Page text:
16 November 2022
Low Carbon Waste Management in Africa
Egypt, the host country of COP 27, launched the Global Waste Initiative 50by2050 with the aim to treat at least 50% of waste produced in Africa addressing both mitigation and adaptation, where at least 70%of waste is openly dumped or burned. This is the first initiative in the COP history that focus greatly on waste challenges.
Japan, a leading country in sound waste management, has been supporting African countries and cities to address waste management challenges through African Clean Cities Platform (ACCP). ACCP is now grown to a network of 157cities from 43countriesand (as of November 2022) actively promotes the transition from open dumping to controlled landfill using affordable low carbon waste management technologies (e.g., Fukuoka Method) while developing impactful projects on the ground, using SDG indicator 11.6.1 monitoring as a central tool. The network includes international financial institutions and NGOs to facilitate the bankable project development.
Mr. Akihiro Nishimura, the Minister of the Environment, Japan, opened the seminar, highlighting the Africa’s waste management issue and long-term action is important to transit towards circular economy in Africa and the world, while the commitment to tackle current waste management problems that African cities are facing, especially GHG emissions from waste disposal sites closely related to climate change, is also important. Following this, Dr. Yasmine Fouad, Minister of Environment of the Arab Republic of Egypt (Spokesperson: Dr. Tarek El-Araby, CEO of Waste Management Regulatory Authority (WMRA)) recalling the COP26 objectives, which included reaching for more ambitious targets to reduce methane emissions and increasing funds for climate actions, and expressed that 50by2050 will build on existing initiatives in Africa, therefore discussions with ACCP are crucial. Ms. Maimunah Mohd Sharif, Under-Secretary-General and Executive Director of the UN-Habitat emphasized that UN-Habitat’s commitment to support African cities in transition from open dumping to controlled landfill using affordable low carbon waste management technologies together with partners.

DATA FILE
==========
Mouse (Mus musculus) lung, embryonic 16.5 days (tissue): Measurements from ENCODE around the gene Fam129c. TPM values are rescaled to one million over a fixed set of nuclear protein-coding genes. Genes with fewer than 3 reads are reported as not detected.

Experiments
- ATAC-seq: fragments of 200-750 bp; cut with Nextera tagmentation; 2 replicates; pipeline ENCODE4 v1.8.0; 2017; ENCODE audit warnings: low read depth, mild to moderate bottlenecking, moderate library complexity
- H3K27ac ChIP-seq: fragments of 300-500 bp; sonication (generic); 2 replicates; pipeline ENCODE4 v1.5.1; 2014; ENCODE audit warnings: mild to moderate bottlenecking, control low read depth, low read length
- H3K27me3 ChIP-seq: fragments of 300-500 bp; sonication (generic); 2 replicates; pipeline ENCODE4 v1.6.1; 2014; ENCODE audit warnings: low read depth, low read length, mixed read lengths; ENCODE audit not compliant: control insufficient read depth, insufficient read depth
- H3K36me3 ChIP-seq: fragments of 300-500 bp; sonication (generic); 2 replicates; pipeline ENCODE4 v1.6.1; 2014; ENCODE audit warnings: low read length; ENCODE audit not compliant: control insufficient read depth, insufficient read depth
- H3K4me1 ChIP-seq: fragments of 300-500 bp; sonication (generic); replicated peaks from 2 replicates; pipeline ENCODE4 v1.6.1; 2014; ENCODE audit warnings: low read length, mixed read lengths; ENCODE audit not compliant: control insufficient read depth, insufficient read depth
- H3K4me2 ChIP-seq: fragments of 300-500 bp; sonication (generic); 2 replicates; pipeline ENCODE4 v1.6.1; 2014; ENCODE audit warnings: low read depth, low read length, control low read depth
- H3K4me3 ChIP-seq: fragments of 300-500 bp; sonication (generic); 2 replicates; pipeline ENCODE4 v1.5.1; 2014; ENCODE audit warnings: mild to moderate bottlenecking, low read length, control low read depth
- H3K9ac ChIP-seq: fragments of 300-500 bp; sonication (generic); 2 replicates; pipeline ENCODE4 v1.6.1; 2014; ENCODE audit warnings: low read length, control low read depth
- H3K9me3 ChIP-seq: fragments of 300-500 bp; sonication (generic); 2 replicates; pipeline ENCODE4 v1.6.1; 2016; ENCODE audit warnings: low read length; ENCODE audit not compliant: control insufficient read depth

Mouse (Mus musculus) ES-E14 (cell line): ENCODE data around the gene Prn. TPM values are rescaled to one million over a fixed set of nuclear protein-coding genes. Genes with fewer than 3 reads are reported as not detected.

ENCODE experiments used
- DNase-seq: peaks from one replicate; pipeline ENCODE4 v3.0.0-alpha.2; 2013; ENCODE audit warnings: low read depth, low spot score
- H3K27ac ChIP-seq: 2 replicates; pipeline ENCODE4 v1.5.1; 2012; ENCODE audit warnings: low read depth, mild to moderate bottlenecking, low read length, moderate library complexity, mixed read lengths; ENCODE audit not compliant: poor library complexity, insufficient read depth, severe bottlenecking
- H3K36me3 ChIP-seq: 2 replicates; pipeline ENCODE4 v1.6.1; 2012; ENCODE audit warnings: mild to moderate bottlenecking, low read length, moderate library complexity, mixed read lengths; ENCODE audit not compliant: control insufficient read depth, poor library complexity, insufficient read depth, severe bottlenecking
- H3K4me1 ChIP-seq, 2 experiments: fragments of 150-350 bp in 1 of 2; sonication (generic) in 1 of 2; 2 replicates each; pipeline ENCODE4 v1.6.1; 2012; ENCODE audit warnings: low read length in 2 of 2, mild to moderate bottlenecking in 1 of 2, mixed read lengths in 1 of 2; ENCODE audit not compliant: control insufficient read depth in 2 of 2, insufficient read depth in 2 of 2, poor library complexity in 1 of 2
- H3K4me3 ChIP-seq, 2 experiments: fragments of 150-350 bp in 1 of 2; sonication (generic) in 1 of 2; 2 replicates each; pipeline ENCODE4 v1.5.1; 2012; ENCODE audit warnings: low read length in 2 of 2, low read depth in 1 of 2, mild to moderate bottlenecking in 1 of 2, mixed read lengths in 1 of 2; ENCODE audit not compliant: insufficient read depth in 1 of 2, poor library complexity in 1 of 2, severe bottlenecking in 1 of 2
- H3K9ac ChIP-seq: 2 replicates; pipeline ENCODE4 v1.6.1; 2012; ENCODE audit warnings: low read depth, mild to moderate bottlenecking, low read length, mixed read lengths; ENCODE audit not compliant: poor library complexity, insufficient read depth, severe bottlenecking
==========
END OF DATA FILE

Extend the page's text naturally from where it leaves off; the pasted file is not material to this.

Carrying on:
After the High Level Session, technical intervention was made by, firstly, Ms. Martina Otto, Head of Secretariat of CCAC, mentioning the importance of the Global Methane Pledge of reducing methane emissions by 2030 of 30%, then Ms. Nagwa El Karaway, Senior Solid Waste Management Advisor to H.E. Minister of Environment, and Global Waste initiative 50 by 2050 focal point, mentioned the goal of waste management initiatives in Africa is to create a bankable waste management master plan and called to join the initiative by many countries. Mr. Gareth PHILLIPS, Manager of the Climate and Environment Finance Division, African Development Bank, pointed out the need to put the right treatment infrastructure in place and explained about the African Climate Change Fund was able to secure 5 million USD with the goal of focusing on methane. Then Mr. Frank Van Woerden, Lead Environmental Engineer for Sustainable Development Global Practice, World Bank (online), emphasized that the investments can only work if local conditions allow it, however, the waste sector is different because the capital cost is about 30% and the operation and maintenance cost is about 70%. He continued that this needs to be considered during the project planning to make the project economically viable. Lastly, Ms. Nao Takeuchi, ACCP Secretariat, Waste Managemen6t Specialist, Urban Basic Services Section, UN-Habitat, explained the use of the SDG indicator 11.6.1 monitoring methodology (WaCT) to fill the gaps in data and facilitate interventions. She continued that At ACCP, the goal is to develop impactful projects on the ground. This can be achieved with a WaCT application followed by a local stakeholder workshop where the results can be discussed and finally develop an impactful project with local consultation.
In the panel discussion session, what partnership and coordination would be useful to create impacts o the ground was discussed. Financial partnerships between the institutions including ACCP and 50by205 and models for financing and international funding for climate efforts were mentioned. In addition, the importance of information sharing on monitoring and information platforms are confirmed.